1 Ante, § 350.

2 Harvey v. Stevens, 43 Vt. 653; Mann v. Higgins, 83 Cal. 66; Breckinridge v. Crocker, 78 Cal. 529. But see Grafton v. Cummings, 99 U. S. 100; Lee v. Hills, 66 Ind. 474; Clampet v. Bells, 39 Minn. 272.

3 Blagden v. Bradbear, 12 Ves. 466; Clerk v. Wright, 1 Atk. 12; Bromley v. Jefferies, 2 Vern. 415; Elmore v. Kingscote, 5 Barn. & C. 583; Ide v. Stanton, 15 Vt. 685; Norris v. Blair, 39 Ind. 90; McElroy v. Buck, 35 Mich. 434; Williams v. Morris, 95 U. S. 444; Smith v. Arnold, 5 Mas. (C. C.) 414; Buck v. Pickwell, 27 Vt. 157; Barickman v. Kuykendall, 6 Blackf. (Ind.) 21; M'Farson's Appeal, 11 Pa. St. 503; Soles v. Hick man, 20 Pa. St. 180; Kay v. Curd, 6 B. Mon. (Ky.) 100; Parker v. Bod-ley, 4 Bibb(Ky ) 102; Ellis v. Deadman, 4 Bibb. (Ky.) 466; Kinloch v. Savage, Speers (S. C.) Eq. 470; Goodman v. Griffiths, 1 Hurlst. & N. 574; Powell v. Lovegrove, 8 De G., M. & G. 357; Wright v. Cobb, 5 Sneed (Tenn.) 143; Farwell v. Lowther, 18 111. 252; Sheid v. Stamps, 2 Sneed (Tenn.) 172; Ives v. Hazard, 4 R.I. 14; Webster v. Brown, 67 Mich. 328; Hanson v. Marsh, 40 Minn. 1: Phillips v. Adams, 70 Ala. 373; Grace v. Denison, 114 Mass. 16. The records of a corporation, showing the plaintiff's appointment as their engineer, to serve a year from a future day, have been held sufficient for the plaintiff's recovery of the compensation agreed, although the record did not show that compensation. Chase v. City of Lowell, 7 Gray (Mass ) 33. In Carroll v. Powell, 48 Ala. 298, it was held that the memorandum of a sale of land at public auction must state whether the sale was for cash or on credit; but see Lewis v. Wells, 50 Ala. 198.

§ 377. If no price is named by the parties, the memorandum may be silent in that respect. If the property was sold for what it was reasonably worth, that fact need not be stated in the memorandum. In Acebal v. Levy, in the Court of Common Pleas, Tindal, C. J., in the course of the opinion which he delivered for the court, expressed a doubt whether this would be so in the case of executory contracts of sale, i. e., contracts of sale and delivery where the property is still in the possession and control of the vendor.2 But in Hoadly v. McLaine, a few months later in the same court, the very question was presented, and Chief Justice Tindal concurred in the decision that even in the case of an executory contract, where no price was named in the contract, none need be named in the memorandum.3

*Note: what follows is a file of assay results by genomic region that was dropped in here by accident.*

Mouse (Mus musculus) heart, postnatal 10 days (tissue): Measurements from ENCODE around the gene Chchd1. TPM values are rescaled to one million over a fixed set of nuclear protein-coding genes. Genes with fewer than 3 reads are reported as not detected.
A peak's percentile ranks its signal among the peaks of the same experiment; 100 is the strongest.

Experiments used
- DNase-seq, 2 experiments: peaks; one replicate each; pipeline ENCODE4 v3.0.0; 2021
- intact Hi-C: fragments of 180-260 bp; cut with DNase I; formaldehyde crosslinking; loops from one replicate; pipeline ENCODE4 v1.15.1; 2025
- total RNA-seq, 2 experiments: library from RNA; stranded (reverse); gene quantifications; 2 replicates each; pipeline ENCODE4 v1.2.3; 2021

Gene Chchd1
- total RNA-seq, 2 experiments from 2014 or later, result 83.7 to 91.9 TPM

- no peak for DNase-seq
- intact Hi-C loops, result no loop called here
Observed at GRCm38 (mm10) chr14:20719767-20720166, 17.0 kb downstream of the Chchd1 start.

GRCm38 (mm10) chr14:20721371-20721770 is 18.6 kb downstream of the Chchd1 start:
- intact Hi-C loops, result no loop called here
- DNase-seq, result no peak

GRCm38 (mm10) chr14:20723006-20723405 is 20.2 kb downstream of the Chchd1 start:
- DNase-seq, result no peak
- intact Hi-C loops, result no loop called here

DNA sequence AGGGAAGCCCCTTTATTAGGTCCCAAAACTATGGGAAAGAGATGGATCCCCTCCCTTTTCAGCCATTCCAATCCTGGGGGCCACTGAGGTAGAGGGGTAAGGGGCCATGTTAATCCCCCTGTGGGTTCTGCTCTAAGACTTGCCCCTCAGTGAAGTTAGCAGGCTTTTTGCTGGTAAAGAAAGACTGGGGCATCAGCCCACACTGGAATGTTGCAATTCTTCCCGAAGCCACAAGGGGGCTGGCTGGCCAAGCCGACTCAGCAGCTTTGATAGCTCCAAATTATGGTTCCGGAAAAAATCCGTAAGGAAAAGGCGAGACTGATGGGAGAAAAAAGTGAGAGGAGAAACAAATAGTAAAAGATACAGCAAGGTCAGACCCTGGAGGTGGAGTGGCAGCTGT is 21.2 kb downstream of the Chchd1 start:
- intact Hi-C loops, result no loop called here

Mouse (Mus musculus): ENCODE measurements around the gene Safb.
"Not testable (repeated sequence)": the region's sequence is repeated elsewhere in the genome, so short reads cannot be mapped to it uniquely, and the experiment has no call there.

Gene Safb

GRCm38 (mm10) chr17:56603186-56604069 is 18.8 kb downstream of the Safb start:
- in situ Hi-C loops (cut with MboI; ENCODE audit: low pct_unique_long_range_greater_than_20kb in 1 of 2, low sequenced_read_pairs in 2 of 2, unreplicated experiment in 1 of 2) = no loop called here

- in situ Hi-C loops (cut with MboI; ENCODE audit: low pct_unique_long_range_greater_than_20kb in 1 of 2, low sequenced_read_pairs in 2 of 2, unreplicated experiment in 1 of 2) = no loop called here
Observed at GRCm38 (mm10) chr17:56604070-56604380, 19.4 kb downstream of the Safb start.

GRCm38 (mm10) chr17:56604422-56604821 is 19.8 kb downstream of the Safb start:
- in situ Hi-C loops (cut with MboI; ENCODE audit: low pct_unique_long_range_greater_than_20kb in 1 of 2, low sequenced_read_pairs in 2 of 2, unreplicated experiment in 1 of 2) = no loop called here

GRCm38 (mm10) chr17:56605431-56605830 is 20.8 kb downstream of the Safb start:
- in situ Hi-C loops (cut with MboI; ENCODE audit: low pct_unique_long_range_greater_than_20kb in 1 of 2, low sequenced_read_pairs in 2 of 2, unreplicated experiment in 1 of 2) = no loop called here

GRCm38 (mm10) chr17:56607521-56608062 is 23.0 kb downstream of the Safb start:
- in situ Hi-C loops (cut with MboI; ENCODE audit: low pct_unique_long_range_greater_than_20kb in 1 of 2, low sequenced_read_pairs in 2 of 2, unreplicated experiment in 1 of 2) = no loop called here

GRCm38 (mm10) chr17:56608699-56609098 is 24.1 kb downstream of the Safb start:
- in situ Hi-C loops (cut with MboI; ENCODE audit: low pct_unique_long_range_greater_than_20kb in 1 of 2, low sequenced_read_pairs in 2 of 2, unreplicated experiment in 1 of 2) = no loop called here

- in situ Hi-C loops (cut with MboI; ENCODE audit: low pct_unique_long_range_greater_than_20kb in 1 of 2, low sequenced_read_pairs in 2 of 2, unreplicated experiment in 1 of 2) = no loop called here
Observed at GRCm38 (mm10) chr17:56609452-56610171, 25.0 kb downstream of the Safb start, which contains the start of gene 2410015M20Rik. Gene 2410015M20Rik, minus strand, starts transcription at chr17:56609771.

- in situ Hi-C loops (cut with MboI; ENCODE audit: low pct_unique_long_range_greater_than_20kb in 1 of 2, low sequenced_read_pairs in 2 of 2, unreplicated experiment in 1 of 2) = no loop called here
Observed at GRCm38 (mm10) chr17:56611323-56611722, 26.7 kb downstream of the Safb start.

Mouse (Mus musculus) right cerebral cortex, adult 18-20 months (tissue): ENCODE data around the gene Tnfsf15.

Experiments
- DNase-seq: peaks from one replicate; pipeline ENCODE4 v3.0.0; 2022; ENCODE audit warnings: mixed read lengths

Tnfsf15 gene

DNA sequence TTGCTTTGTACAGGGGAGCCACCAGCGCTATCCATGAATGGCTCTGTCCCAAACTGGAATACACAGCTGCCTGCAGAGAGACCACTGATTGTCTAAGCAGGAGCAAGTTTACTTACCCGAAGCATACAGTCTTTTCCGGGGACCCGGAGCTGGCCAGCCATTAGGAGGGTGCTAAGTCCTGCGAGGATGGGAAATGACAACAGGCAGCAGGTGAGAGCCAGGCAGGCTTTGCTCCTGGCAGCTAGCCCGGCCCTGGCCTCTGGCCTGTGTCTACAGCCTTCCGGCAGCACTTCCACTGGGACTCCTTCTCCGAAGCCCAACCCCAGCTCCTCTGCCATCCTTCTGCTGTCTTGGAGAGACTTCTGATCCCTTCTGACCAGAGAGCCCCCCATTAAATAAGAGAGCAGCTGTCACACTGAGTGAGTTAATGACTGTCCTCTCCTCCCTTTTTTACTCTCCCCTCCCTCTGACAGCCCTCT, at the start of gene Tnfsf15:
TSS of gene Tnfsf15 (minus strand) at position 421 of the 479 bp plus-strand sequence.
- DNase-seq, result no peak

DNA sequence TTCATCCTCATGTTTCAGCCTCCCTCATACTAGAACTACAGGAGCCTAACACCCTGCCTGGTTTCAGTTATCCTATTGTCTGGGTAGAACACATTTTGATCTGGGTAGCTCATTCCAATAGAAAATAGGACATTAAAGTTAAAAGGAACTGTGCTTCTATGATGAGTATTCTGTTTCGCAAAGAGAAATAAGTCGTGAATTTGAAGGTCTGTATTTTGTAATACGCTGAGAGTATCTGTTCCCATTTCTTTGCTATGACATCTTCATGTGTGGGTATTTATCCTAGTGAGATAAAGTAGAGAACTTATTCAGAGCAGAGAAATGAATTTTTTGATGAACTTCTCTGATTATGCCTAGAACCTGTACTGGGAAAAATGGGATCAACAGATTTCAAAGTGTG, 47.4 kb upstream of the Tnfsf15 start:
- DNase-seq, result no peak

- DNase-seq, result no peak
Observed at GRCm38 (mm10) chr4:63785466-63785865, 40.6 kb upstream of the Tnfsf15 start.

§ 378. It is obvious that the statute will be satisfied by a statement as to what the parties stipulated was the price to be paid, although they mentioned no specific sum; as, for instance, if the agreement is to pay a price to be settled by arbitration,4 or to pay the same for which the property had been previously purchased.6 It has been held that an order for goods "on moderate terms" sufficiently expressed the amount to be paid;1 that being the stipulation made by the parties.

1 Kennedy v. Gramling, 33 S. C. 367.

2 Acebal v. Levy, 10 Bing. 376.

3 Hoadly v. M'Laine, 10 Bing. 482, cited as law by Wilde, C. J., in Valpy v. Gibson, 4 C. B. 837. In Johnson v. Ronald, 4 Munf. (Va.) 77, the rule as to price seems to have been overlooked, for the court admitted evidence that a certain price had been agreed upon, and then received as sufficient a memorandum that was silent on the subject. The rule that the memorandum must state the price as one of the essential terms of a contract of sale seems to be not recognized in Missouri. Ellis v. Bray, 79 Mo. 227, and cases cited. So in North Carolina, see Thornburg v. Masten, 88 N. C. 293.